By JUNE LOVER email@example.com
After 35 years in the TV and film industry, June Lover retired to the Algarve in 2006. Having owned a holiday property here for 12 years she now lives in the hills above Almancil.
The sign on the door said Puxe which, given the inebriated nature of the letter ‘x’ in the Portuguese alphabet, is pronounced Push. So I did. Nothing. I pressed my nose against the glass door and, shielding my eyes from the bright sunlight, peered inside.
Sure enough the lights were on revealing a receptionist perched at a desk cradling a phone precariously between shoulder and chin while filing her nails. I tried again. Still nada.
I was just debating whether or not to put my shoulder to the door and give it a hefty shove when it opened. Outwards. Towards me. The receptionist, still clutching her phone, towered above me in her six-inch stilettos. I could almost see my own reflection in her lip gloss. “Can I help you?” she asked, and smiled revealing the most perfect set of teeth I’ve ever seen in my life. In a split second, I knew I hated her. “Your sign’s back to front” I replied with as much dignity as I could muster, and with that I turned on my flip-flops and beat a hasty retreat.
To be fair, it’s not her fault that Puxe means Pull. Nor is it her fault that I have a total aversion to receptionists who look as though they spend most of their lives in the beauty parlour. Jealousy? Without a doubt. My denim shorts and faded M&S tee-shirt were no match for her haute couture and I had no desire to engage in conversation with a future Miss World contestant.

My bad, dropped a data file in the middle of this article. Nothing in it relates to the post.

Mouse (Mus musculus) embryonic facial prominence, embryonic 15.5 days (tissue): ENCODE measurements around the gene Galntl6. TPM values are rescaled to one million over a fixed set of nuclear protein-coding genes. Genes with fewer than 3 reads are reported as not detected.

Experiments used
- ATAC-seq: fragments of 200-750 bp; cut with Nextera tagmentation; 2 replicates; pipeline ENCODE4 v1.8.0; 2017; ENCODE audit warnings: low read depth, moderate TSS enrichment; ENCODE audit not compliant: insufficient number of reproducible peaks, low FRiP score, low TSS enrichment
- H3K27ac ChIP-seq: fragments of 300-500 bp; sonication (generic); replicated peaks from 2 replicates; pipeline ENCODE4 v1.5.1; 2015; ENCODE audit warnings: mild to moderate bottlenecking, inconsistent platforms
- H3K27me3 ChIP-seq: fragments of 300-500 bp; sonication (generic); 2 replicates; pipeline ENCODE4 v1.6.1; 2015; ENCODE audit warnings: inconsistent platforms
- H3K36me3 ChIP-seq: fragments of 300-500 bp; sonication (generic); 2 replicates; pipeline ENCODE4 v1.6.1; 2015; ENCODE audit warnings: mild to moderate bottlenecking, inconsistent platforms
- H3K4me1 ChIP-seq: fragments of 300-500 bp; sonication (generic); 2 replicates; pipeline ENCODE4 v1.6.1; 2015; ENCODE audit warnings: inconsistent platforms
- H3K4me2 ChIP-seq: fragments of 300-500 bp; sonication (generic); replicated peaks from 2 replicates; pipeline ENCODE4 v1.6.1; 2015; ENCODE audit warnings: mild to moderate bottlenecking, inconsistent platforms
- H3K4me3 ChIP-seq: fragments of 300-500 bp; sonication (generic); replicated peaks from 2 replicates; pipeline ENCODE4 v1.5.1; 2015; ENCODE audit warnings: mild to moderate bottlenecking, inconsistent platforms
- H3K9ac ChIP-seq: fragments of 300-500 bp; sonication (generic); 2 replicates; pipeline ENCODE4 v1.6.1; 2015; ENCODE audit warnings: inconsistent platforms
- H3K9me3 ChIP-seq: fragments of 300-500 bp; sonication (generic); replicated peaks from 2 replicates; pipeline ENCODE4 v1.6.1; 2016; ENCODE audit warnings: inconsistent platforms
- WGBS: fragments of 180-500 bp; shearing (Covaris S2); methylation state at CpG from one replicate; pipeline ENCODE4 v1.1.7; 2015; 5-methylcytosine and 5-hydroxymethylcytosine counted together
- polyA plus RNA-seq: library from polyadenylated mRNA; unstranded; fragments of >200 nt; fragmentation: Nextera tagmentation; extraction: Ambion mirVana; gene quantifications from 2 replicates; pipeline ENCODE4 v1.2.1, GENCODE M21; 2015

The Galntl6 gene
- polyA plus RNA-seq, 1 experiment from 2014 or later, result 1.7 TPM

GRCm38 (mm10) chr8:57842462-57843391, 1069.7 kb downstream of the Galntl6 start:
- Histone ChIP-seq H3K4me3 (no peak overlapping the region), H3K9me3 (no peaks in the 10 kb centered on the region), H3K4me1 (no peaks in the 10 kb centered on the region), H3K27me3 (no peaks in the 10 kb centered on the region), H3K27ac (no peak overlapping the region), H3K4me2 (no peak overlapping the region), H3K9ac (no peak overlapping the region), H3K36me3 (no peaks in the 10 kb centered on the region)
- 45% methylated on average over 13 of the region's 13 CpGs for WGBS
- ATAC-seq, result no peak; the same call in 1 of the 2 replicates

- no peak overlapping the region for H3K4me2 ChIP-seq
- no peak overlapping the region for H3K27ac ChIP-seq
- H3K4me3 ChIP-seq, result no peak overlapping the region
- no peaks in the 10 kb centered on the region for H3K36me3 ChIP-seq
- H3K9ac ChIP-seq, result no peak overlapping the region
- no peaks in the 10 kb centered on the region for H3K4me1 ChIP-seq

The push-me-pull-you incident is only an example of some of the perversities of my new life here in Portugal. Take light switches as a case in point. Am I the only person who still gets confused by the light switches? When they’re off they’re on and vice versa. I’m forever leaving the bathroom lights on when I think I’ve switched them off. This provokes the inevitable “Do you think money grows on trees?” accusation from Sir. “But I didn’t do it on purpose” I wail, adding fuel to the fire as yet another domestic version of World War III breaks out. Pity me.
Even my kitchen appliances work back-to-front. We’d only been in our new house a couple of weeks before the dishwasher went on the blink. No stranger to domestic appliances I had released all those buttons that say ECO, Half Load, Rinse Only, Gentle Glass Wash, but everything came out as dirty as it was when I’d put it in and I was puzzled to say the least.
At vast expense, I called in an engineer who promptly pushed in all the aforesaid buttons. The result was the cleanest, sparkliest glassware, crockery and cutlery you could ever wish for. Am I missing something here? When it’s ‘in’ it’s ‘off’, and when it’s ‘out’ it’s… oh forget it! Even the on/off button lives in a world of its own.
And then there’s driving. I wouldn’t dare suggest that we drive on the wrong side of the road over here. I’m far too politically correct to fall into that trap. Suffice to say that we drive on the opposite side of the road, not to mention the opposite side of the car, to that which we have become accustomed. I’m getting used to it, of course, but goodness knows what will happen if I have to make a trip to the UK and hire a car to get around. Mayhem! I think I should be issued with a Government Warning sign.